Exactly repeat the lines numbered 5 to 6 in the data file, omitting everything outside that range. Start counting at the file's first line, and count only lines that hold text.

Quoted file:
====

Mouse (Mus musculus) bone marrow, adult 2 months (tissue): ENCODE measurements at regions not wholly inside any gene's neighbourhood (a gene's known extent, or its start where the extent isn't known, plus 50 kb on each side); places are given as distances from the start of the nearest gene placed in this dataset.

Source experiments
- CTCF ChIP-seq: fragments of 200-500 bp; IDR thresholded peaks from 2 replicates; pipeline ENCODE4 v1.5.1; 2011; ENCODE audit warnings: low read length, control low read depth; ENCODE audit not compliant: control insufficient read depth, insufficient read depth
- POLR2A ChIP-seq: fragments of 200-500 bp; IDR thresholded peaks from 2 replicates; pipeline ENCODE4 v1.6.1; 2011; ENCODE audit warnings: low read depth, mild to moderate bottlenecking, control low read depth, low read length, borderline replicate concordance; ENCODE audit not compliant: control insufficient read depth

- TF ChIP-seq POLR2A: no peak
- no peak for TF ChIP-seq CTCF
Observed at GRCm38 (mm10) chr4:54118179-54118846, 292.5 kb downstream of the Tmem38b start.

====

- TF ChIP-seq POLR2A: no peak
- no peak for TF ChIP-seq CTCF